Debutante duo impress with skill

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Sisters Bhairavy Jayakumar and Vaishnavi Jayakumar present a joint arrangetram. N. SANTHANAM reports

A duet in a Bharatanatyam arrangetram can be ambitious, as the partners have not only to keep beats and movements individually to the music, nattuvangam and mridangam, but also to do so in perfect harmony. Bhairavy Jayakumar and Vaishnavi Jayakumar acquitted themselves well at their recent debut performance at the Science Theatre, UNSW in front of a large appreciative audience.

Both jointly went through the main dance routines, and performed one piece each of the Padams.

After a brisk start to the proceedings with a vocal invocation to Vinayaka, the duo did justice to Pushpanjali in Gambiranattai with a Ganesha slokam and the well-known Vasantha Jathiswaram of the Tanjore Quartet. Serving as warm-up, this early act introduced the dancers wonderfully.

They then took on the demanding task of dancing the Nattakurinji Varnam, Papanasam Sivan’s ‘Swamy naan undan adimai’ in Adhi Talam. Here, the nayika or the maiden in divine love is totally lost in Lord Sivan’s personality and exploits: she tells her close confidante in some detail of how he looks radiant in all glory and comes to the rescue of his devotees in their times of need. The stories of Markandeya and Nandanar were elaborated.

The innovative choreography made sure that individually and in unison, the dancers could show all their abilities with flying colours. Bhairavy as the nayika portrayed the actual dressing while Lord Sivan as imagined by her in his tiger skin and matted hair with the crescent moon and the flowing Ganges was portrayed by Vaishnavi simultaneously. This aspect of the choreography was especially appreciated. The dancers posing one behind the other in depicting Nataraja with his halo, and again as Ardhanari, were truly memorable. A short suddha nritta exchange between the mridangam and the dancers, was just as enjoyable.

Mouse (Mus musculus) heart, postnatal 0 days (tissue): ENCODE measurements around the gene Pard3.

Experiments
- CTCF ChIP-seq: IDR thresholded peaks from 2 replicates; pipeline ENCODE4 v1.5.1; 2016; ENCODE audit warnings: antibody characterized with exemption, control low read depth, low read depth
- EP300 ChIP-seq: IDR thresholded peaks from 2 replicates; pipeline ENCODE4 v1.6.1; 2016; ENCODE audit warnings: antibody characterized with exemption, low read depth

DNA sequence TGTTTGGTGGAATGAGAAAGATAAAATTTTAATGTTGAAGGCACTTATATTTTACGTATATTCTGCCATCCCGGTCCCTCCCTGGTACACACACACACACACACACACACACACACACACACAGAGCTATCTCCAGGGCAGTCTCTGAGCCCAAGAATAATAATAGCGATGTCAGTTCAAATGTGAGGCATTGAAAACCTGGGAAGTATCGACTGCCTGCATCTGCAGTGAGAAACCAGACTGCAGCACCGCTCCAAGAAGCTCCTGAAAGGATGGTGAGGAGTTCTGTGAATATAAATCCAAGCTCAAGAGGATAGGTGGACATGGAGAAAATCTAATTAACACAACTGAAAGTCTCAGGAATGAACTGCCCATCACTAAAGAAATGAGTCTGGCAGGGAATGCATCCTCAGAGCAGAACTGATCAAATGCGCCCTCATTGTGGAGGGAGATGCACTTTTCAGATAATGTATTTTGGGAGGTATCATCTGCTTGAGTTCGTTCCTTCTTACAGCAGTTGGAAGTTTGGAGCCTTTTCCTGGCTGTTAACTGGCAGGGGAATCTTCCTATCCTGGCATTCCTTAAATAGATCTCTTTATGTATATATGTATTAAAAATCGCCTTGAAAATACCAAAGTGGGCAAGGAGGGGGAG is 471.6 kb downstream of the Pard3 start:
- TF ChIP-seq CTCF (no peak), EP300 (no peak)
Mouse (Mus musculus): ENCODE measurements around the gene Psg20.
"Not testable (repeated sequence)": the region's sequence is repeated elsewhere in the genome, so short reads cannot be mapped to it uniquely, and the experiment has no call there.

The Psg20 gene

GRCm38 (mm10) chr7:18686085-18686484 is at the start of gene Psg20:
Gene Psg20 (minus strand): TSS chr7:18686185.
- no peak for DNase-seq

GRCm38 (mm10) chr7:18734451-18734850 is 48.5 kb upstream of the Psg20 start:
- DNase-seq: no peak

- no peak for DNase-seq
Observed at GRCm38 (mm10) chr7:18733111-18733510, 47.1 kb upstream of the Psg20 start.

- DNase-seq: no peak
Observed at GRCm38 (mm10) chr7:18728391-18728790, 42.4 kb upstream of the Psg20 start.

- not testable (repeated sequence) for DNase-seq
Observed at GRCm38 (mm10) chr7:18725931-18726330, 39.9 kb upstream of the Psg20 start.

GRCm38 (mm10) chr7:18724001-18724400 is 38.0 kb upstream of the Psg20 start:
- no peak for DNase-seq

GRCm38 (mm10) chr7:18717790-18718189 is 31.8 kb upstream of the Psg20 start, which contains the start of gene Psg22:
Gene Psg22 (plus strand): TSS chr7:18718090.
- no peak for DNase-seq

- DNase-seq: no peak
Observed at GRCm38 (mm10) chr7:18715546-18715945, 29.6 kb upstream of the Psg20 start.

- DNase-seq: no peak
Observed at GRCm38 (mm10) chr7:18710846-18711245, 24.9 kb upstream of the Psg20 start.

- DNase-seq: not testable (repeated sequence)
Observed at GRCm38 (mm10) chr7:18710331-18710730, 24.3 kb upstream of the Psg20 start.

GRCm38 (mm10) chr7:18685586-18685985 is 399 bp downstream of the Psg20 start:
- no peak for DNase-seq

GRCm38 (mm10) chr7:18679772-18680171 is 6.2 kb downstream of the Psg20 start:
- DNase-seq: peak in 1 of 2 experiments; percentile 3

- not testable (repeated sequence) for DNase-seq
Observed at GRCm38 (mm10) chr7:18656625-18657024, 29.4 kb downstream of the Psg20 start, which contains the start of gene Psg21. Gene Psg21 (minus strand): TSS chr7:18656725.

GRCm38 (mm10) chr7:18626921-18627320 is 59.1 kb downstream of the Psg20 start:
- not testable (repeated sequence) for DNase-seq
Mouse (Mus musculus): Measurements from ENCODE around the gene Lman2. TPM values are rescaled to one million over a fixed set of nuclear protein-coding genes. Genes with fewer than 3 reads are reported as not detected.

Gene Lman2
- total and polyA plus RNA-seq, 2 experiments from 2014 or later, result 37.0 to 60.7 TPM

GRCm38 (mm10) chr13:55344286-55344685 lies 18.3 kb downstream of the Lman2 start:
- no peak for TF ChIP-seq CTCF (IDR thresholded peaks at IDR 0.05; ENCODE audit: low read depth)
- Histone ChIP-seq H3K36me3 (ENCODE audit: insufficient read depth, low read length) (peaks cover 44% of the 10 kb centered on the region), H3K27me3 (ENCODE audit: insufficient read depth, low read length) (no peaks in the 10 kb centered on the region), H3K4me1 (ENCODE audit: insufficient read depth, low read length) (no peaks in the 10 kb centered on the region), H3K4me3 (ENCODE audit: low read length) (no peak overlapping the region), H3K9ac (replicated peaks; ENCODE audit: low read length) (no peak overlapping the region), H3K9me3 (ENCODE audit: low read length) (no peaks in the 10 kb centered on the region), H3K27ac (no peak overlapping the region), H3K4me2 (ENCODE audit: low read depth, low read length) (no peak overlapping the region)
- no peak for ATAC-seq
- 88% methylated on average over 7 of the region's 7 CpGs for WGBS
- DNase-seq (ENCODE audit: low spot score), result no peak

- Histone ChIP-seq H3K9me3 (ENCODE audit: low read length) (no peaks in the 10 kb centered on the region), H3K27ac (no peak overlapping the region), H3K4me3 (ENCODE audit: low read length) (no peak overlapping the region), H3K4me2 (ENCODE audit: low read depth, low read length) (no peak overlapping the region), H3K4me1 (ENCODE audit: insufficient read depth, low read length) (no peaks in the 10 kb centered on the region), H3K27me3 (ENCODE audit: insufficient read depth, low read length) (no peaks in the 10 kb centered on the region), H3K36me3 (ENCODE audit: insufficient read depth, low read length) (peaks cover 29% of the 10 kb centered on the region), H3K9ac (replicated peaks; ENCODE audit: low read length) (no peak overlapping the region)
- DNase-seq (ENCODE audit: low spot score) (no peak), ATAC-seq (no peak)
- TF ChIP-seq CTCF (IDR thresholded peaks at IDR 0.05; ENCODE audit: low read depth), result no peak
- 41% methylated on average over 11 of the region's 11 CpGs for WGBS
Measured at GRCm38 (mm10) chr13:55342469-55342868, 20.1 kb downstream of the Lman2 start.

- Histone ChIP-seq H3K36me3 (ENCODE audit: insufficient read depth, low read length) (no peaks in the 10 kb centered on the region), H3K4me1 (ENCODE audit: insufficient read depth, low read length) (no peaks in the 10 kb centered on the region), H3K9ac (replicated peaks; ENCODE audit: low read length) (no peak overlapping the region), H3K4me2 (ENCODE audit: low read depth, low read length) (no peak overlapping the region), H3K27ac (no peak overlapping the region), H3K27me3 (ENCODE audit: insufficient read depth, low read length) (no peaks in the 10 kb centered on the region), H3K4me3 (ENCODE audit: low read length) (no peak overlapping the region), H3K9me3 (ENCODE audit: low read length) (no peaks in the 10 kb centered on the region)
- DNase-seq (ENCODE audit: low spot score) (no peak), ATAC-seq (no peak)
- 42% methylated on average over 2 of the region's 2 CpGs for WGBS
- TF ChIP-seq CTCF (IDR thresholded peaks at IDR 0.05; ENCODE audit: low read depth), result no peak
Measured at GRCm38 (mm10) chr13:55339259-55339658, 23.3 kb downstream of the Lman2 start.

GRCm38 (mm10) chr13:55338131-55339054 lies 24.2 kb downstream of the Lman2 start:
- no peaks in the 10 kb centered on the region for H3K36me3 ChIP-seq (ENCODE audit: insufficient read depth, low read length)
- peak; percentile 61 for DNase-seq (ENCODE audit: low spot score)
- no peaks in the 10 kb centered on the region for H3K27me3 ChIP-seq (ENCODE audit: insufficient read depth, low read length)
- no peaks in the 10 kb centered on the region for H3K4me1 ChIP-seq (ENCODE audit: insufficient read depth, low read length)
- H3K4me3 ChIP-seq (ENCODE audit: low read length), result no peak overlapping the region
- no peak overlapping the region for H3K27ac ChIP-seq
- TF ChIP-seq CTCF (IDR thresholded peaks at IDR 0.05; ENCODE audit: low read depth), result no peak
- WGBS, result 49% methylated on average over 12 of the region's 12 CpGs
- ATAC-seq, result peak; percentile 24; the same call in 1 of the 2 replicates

This Varnam with five levels of jathikorvais interspersed with story-telling was beautifully executed indeed.

The special guest Mrs Gowri Pravind, herself a dancer from Malaysia, was all praise for the sisters’ scintillating performance. She also had words of appreciation for the nattuvangam, the inventive choreography and the harmonious blend of music, as well as the dancers’ brilliant costumes.

The choreography and nattuvangam was ably handled by Padma Balakumar the guru and artistic director of the Nrityagriha School of Dance Sydney.

Just as the dancers were presented individually and together, the two vocalists of the day shared the burden between themselves. Shruti Balaji is proving to be a good foil to the doyen Prema Anandakrishnan. Their sruti and laya were in sync.

The mridangam is an important element in dance as keeping the beat to be in sync with the nattuvangam brings out the best in the dancers. Janakan Suthandhiraraj as an experienced dance accompanist dis his bit well.

The melodic and rhythmic accompaniment provided by Balaji Jagannanth on the violin and Devaki Vignesh on the flute added to the overall pleasurable experience

The second session took on a more dramatised descriptive version of the stories strung around Gods and Goddesses. Every effort seemed to have been made to include the important deities Vinayakar, Sivan, Subramanyan, Vishnu and Devis.

An interesting piece by Arunachala Kavi in Ragamaligai Yenpallikondeeriyah lets the dancers depict particular incidents from the Ramayana and Mahabharata that could have fatigued Lord Vishnu, to lie restfully in all glory as Lord Ranganatha at the island Srirangam.

The sisters also exhibited their talents in individual pieces. Vaishnavy brought to life the Chenchuriti raga Kavadichindu of Periyasamithooran on Lord Muruga of Palani.

Srichakararaja Simhasnesvari in Ragamaligai gave plenty of opportunities to Bhairavy to portray Devi in her myriad forms.

Not to seem totally partial to the Tamil language, the guru made sure that the sisters could also understand and bring the best out of Purandaradasa’s Jaganmohananey Krishna in Ragamalikai.

The fast tempo of the somewhat difficult but popular Sivaranjani Thillana of Maharajapuram Santhanam, earned the sisters a lot of praise for their synchronised execution.

The program ended on a high note with a standing ovation. With such appreciative support and through their own continued dedication, the sisters can hope for a bright dancing future.

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